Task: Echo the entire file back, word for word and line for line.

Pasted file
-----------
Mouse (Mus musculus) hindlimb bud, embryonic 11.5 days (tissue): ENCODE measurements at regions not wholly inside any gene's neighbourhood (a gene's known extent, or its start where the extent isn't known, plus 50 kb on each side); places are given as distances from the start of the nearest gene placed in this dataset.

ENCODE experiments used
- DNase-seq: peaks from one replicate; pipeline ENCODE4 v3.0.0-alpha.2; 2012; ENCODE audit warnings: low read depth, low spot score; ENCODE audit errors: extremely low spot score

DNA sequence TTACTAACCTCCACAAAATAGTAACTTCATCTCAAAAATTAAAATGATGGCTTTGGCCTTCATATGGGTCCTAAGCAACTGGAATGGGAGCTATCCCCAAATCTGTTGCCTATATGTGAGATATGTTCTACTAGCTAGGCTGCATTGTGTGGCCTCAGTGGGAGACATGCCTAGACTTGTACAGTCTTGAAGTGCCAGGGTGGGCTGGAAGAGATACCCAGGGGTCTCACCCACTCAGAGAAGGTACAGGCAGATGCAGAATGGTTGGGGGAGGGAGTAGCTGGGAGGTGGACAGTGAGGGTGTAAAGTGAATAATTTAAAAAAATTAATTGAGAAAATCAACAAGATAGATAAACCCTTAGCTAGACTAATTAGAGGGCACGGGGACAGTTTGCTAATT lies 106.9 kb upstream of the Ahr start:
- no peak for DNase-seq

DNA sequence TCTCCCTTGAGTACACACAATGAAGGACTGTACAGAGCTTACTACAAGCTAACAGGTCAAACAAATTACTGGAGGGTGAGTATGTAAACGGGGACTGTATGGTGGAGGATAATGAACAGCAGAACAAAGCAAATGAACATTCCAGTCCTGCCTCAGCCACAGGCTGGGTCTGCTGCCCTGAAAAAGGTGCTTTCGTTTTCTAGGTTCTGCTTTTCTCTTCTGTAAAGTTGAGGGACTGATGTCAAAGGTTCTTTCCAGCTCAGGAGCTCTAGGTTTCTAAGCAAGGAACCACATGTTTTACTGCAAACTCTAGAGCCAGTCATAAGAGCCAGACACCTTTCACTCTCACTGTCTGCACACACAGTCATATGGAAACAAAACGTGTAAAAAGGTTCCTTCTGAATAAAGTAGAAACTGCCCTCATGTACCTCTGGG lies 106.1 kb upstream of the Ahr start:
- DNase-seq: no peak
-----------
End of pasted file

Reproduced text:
Mouse (Mus musculus) hindlimb bud, embryonic 11.5 days (tissue): ENCODE measurements at regions not wholly inside any gene's neighbourhood (a gene's known extent, or its start where the extent isn't known, plus 50 kb on each side); places are given as distances from the start of the nearest gene placed in this dataset.

ENCODE experiments used
- DNase-seq: peaks from one replicate; pipeline ENCODE4 v3.0.0-alpha.2; 2012; ENCODE audit warnings: low read depth, low spot score; ENCODE audit errors: extremely low spot score

DNA sequence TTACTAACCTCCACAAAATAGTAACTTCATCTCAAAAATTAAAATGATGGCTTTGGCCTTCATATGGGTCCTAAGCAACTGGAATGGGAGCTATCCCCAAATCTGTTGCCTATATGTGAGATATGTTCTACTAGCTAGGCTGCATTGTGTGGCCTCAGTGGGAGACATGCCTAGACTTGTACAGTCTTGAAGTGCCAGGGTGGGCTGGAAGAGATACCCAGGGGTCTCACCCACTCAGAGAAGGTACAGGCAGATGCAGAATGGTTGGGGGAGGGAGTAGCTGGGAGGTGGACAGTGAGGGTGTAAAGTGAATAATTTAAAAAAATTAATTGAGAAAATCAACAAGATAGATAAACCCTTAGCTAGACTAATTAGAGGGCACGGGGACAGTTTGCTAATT lies 106.9 kb upstream of the Ahr start:
- no peak for DNase-seq

DNA sequence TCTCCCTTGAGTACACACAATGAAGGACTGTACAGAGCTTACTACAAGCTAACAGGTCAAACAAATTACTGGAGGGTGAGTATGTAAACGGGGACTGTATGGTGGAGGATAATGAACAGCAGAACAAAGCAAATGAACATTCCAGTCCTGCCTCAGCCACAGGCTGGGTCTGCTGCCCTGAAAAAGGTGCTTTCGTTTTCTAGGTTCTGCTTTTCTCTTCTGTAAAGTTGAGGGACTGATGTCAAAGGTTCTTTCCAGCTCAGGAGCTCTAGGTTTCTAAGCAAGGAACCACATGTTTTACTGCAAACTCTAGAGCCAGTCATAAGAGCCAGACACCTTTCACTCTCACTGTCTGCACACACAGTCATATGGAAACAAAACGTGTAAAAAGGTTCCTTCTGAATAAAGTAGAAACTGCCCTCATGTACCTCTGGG lies 106.1 kb upstream of the Ahr start:
- DNase-seq: no peak